Submitted to: North American Alfalfa Improvement Conference
Publication Type: Abstract Only
Publication Acceptance Date: June 6, 2006
Publication Date: June 16, 2006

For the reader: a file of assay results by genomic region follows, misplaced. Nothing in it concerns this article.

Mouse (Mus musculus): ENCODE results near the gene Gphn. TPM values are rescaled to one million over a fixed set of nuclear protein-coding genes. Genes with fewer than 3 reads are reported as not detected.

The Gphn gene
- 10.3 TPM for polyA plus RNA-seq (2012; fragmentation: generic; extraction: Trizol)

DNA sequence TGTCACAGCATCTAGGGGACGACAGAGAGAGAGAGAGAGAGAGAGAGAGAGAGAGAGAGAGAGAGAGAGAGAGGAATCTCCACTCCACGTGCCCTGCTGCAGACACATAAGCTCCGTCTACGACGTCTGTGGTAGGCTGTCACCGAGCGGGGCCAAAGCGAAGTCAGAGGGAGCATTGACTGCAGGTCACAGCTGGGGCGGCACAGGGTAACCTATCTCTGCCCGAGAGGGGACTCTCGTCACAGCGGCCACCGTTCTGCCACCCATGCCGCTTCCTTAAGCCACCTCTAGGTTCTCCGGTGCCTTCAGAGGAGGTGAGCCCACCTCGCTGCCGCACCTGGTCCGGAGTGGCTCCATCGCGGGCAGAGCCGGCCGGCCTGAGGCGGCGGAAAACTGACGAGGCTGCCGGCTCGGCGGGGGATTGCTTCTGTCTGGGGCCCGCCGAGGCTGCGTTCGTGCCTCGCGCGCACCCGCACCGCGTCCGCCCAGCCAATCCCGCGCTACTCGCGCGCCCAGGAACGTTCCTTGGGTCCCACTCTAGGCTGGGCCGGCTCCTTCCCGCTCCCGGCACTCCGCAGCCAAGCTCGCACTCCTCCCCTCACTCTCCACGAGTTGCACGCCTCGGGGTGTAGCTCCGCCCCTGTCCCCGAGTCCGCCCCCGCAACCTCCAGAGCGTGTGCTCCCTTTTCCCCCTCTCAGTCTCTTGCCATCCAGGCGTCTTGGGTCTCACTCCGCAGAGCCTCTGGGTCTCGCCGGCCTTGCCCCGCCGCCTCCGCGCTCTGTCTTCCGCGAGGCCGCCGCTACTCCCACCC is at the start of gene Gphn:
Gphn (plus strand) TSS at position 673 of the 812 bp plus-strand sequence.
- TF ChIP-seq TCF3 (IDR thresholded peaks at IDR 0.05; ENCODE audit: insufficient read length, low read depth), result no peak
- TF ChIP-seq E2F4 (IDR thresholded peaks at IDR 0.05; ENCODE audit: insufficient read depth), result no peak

Citation: Sullivan, M.L. 2006. Optimizing efficiency and flexibility of agrobacterium-mediated transformation of red clover (Trifolium pratense). In: Proceeding of the 40th North American Alfalfa Improvement Conference and 19th Trifolium Conference, July 16-19, 2006, Bloomington, MN. Available: http://www.naaic.org/Meetings/National/2006meeting/procedings/Sullivan(poster).PDF Technical Abstract: Genetic modification of plants by the insertion of transgenes can be a powerful experimental approach to answer basic questions about gene product function. This technology can also be used to make improved crop varieties for use in the field. To apply this powerful tool to red clover (Trifolium pratense), germplasm with increased frequency of regeneration in tissue culture was developed (Quesenberry and Smith, 1993, Crop. Sci. 33:585) and utilized as the explant source for development of an Agrobacterium-mediated transformation protocol (Quesenberry et al., 1996, Crop Sci. 36:1045; see http://www.dfrc.ars.usda.gov/DFRCWebPDFs/2006-31_Sull_369_384.pdf for a detailed protocol). We have been testing several variables within this original protocol to increase the efficiency and flexibility of the red clover transformation system. These tests include the use of hygromycin resistance as the plant selectable marker, increasing the duration of Agrobacteria-explant co-cultivation, and comparing A. tumefaciens strains LBA4404 (commonly used in transformation protocols) and EHA105, a kanamycin sensitive derivative of the EHA101 strain used in the original protocol. Hygromycin B at 25 mg/L was effective at selecting for successful transformation of binary vectors containing a hygromycin resistance gene (hpt) under the control of a Nos or double CaMV 35S promoter (Fig. 1). Developing embryos and fully regenerated red clover plants showed expression of a linked GUS transgene with few escapes. Hygromycin B was also highly effective at suppressing a fungal contaminant we often see on explants derived from greenhouse grown plant material. Preliminary data from experiments using A. tumefaciens strain EHA101 suggest that increasing Agrobacteria-explant co-cultivation time from 2 to 4 days results in a 30-50 % increase in transformation efficiency as assessed by embryo formation on selective media. Comparison of transformation efficiency of A. tumefaciens strains LBA4404 and EHA105 is currently under way. Preliminary results suggest that for red clover there is little difference in transformation efficiency between these two strains. These findings expand the options available to researchers wishing to transform red clover.